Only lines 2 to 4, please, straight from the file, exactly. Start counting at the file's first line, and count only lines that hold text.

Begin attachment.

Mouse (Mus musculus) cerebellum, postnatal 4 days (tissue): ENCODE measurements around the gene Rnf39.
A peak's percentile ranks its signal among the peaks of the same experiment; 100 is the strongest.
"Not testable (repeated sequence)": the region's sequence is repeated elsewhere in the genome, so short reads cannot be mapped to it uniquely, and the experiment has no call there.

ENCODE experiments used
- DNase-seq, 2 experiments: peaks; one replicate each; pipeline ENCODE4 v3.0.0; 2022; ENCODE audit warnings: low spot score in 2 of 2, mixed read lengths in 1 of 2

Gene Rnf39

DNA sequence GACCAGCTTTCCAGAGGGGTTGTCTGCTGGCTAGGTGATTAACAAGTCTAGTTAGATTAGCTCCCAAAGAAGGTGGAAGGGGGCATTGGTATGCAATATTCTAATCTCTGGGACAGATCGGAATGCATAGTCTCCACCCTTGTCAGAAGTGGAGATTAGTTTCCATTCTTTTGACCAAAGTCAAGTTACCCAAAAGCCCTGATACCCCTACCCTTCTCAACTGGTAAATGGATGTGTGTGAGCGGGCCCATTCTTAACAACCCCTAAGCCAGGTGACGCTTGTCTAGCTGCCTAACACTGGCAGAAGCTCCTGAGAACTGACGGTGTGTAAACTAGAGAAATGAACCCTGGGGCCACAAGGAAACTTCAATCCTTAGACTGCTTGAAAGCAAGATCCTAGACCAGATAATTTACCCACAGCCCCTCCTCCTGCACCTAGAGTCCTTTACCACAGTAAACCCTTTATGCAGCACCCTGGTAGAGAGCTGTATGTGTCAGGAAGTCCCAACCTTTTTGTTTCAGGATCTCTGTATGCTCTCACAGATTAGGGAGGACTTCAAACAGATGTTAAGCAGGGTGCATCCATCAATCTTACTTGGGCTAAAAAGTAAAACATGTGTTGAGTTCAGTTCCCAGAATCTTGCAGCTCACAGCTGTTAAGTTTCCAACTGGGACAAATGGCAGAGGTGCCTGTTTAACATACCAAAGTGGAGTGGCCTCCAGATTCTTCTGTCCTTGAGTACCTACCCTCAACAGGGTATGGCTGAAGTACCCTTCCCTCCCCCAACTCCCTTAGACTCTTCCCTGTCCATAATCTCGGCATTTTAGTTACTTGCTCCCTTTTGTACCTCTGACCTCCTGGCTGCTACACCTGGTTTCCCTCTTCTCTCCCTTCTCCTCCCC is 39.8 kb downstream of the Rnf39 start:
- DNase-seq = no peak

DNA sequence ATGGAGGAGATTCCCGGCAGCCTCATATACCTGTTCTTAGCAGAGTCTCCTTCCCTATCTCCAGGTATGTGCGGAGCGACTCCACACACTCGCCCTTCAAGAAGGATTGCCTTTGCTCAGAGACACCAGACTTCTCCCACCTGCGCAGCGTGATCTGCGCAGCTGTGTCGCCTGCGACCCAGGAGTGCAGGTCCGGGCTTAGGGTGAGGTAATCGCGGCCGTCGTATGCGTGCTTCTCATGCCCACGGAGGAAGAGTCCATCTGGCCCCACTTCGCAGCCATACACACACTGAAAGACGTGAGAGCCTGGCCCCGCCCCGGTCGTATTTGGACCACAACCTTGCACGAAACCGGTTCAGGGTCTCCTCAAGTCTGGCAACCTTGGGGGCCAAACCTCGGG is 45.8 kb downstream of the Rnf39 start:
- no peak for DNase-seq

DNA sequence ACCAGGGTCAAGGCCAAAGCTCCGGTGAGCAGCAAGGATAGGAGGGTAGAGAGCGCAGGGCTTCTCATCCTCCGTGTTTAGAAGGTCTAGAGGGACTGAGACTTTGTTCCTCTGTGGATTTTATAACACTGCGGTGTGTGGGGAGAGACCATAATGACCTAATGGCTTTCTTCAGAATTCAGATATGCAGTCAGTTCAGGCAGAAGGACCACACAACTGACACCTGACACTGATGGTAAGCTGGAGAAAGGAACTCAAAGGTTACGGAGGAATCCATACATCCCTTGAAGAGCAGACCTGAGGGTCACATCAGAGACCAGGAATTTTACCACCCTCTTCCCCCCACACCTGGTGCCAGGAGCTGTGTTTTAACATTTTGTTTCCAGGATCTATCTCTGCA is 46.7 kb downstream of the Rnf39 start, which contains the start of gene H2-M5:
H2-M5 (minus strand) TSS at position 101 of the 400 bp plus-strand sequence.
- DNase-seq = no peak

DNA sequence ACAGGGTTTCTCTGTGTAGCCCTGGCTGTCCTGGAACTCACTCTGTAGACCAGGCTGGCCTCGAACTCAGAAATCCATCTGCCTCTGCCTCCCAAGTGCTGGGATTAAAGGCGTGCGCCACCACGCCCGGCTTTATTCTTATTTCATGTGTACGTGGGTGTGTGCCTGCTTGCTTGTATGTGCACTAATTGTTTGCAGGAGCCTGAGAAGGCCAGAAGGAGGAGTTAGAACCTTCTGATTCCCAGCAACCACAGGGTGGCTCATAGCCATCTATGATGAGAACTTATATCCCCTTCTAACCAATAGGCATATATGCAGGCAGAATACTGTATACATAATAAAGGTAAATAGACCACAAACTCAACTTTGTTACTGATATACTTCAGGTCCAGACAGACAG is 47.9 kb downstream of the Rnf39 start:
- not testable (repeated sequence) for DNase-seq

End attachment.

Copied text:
A peak's percentile ranks its signal among the peaks of the same experiment; 100 is the strongest.
"Not testable (repeated sequence)": the region's sequence is repeated elsewhere in the genome, so short reads cannot be mapped to it uniquely, and the experiment has no call there.

ENCODE experiments used